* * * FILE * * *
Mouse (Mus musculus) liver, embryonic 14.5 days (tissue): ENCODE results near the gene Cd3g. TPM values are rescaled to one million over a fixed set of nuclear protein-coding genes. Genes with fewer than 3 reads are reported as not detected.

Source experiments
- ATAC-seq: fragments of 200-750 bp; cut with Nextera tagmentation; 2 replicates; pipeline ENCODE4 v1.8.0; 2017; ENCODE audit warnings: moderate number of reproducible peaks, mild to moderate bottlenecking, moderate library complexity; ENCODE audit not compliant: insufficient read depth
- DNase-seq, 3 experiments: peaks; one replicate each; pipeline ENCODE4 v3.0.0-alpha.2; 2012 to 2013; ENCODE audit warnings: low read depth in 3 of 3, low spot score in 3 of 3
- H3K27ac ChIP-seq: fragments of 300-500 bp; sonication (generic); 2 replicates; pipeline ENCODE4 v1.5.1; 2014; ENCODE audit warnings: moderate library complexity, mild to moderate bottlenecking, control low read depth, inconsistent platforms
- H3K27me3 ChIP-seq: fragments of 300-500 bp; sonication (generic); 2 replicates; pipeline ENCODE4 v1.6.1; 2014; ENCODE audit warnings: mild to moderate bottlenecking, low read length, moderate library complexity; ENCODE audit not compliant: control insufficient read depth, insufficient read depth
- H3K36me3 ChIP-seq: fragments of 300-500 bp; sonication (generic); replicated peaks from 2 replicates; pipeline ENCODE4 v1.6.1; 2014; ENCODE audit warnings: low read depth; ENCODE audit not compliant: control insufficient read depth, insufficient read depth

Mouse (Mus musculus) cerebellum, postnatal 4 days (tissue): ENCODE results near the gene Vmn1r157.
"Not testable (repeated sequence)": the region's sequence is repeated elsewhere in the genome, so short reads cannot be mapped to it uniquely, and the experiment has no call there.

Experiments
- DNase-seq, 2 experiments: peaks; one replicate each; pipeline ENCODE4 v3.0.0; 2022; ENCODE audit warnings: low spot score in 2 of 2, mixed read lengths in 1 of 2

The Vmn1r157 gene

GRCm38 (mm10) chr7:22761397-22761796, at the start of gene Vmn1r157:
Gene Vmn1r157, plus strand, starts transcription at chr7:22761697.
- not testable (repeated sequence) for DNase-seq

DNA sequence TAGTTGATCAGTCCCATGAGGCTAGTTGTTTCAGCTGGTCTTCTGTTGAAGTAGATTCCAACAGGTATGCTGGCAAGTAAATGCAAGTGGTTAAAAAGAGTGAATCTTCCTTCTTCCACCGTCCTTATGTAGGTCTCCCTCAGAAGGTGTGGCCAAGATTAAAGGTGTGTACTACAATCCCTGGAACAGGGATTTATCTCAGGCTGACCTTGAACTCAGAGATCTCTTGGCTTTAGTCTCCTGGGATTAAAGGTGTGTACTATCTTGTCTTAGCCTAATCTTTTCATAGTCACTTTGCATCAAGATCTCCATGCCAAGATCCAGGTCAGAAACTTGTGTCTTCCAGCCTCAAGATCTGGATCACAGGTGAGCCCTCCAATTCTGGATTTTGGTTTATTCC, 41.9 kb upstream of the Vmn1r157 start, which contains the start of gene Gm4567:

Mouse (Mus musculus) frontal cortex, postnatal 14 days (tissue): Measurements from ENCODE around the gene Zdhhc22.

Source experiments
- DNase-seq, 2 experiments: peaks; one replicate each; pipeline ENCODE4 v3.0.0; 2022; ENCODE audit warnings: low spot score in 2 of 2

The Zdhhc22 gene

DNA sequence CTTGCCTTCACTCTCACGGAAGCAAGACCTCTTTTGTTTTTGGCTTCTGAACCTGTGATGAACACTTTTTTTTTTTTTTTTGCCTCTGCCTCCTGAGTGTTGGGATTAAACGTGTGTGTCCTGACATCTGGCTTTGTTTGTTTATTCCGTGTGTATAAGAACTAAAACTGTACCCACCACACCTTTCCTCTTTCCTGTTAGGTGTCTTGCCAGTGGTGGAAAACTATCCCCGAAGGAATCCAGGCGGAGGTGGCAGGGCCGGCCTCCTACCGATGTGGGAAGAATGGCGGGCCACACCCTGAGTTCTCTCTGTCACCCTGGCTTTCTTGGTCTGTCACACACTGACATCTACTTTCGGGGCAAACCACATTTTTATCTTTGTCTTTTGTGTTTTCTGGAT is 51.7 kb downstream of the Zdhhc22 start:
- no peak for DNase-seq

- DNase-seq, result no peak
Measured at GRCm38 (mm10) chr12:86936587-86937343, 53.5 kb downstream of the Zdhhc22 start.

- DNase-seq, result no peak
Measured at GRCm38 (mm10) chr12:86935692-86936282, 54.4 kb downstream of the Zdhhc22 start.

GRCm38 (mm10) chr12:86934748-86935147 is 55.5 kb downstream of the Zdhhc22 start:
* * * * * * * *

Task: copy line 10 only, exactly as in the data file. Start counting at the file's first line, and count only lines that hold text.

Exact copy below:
Experiments